Wednesday, January 4, 2012


Allan G. Johnson. Privilege, Power, and Difference.
It would be a lie to say I completely agree with Allan or that I can even relate to most of it. In my life thus far I can honestly say I haven’t been subjected to or in witness of much racial, gender, or sexual discrimination. Of course I’ve seen many Hollywood movies, such as Malcolm X, American History X, and Remember The Titans, portraying various discriminations and prejudices, but can honestly say I have not had the misfortune of being raised with it. I’m not ignorant to the fact racism still exists in today’s time I’m simply stating it hasn’t affected my life or shaped me into the person I am today.  Born in NY and raised in the public schools of NC, I met and grew fond of people of all color, gender, and sexual orientation. I accepted them all and still do. Each of my classmates succeeded or failed based on their efforts and not due to their “privileges” or lack thereof.
Now socioeconomic class is a different story. Allan briefly touches upon this but does not give it nearly as much emphasis as it deserves in comparison to the other privileges. In my generation (and opinion) socioeconomic status divides this nation more than skin color or sexual preference. The quote in the book, “Whites can assume that when they go shopping, they’ll be treated as serious customers, not as potential shop lifters or people without the money to make a purchase…”  is not totally accurate. For instance, let’s assume a middle aged, well dressed, professional, black man walks into the same store followed by a white, shabby dressed (baggy jeans, knit hat, Vans), teenager. Who do you think the store owner pegs as the biggest threat? Most likely the teenager. This immediate, instinctual, discrimination has nothing to do with race, but rather class. To rid this world of its discrimination and prejudices we must first consider how to rid the world of socioeconomic class levels.  Continuously discussing the race topic is like beating a dead horse. I feel like we’ve made great head way in changing our nation in that respect. Let’s now focus on the money.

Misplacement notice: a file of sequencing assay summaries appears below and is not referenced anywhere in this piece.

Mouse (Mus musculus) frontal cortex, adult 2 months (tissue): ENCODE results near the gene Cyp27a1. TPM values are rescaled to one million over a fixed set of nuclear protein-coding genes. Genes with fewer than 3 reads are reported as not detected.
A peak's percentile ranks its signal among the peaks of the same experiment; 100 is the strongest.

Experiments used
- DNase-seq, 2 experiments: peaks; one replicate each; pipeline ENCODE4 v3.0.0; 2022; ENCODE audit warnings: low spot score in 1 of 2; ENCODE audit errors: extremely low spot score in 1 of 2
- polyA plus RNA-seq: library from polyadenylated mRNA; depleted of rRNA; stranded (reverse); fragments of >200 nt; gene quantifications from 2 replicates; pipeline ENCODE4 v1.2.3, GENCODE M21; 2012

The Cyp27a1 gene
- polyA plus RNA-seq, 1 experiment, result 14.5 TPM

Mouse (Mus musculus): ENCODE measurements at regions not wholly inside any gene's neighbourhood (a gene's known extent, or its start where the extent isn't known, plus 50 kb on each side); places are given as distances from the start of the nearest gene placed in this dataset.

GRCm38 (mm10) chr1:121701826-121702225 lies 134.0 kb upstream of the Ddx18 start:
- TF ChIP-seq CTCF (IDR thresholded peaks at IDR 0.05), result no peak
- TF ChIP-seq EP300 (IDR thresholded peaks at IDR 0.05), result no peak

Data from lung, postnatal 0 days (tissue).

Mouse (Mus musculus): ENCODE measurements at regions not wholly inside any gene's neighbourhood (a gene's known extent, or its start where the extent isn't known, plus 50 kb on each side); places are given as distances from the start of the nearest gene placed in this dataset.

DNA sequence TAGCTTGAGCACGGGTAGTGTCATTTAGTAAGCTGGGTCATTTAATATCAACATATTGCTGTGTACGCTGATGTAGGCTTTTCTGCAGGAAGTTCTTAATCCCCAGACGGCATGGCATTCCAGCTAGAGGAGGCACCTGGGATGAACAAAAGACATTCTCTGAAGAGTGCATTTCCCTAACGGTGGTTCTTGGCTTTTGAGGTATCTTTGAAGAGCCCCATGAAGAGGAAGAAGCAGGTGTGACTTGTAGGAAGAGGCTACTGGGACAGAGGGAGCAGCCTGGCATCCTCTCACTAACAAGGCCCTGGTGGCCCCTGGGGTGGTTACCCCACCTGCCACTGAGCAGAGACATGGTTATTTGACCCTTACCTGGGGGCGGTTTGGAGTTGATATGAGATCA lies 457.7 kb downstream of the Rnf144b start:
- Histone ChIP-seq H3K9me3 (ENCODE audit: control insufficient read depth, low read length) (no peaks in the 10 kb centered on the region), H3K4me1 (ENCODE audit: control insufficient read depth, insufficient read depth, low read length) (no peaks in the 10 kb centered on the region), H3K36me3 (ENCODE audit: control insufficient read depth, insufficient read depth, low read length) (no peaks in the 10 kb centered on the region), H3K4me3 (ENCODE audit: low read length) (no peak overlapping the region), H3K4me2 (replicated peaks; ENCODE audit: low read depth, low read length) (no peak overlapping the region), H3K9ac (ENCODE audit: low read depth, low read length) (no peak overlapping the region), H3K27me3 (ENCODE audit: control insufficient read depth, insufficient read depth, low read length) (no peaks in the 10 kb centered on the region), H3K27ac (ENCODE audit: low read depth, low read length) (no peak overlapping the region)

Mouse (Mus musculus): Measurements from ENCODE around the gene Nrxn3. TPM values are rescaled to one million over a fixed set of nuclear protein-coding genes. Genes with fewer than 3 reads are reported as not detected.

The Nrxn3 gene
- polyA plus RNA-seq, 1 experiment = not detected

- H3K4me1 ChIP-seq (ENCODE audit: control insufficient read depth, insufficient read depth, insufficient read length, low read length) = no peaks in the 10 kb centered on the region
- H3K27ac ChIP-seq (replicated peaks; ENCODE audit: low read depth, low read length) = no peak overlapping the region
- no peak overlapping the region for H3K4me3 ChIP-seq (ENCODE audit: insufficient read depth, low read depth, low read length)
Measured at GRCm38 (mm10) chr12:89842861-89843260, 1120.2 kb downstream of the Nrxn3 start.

1. Your second paragraph really made me think about how we sort of prioritize our prejudices. For instance, we might our put prejudices against poor people BEFORE our prejudices against black people, but we might also do this differently in different situations. You raised a very interesting idea!

  2. To go off of Jean's comment it as if even before we get into the idea that they are a poor and white he is also a kid and kids are trusted less then adults. So i would say this is more of an ageist view. Great bolg post, very interesting.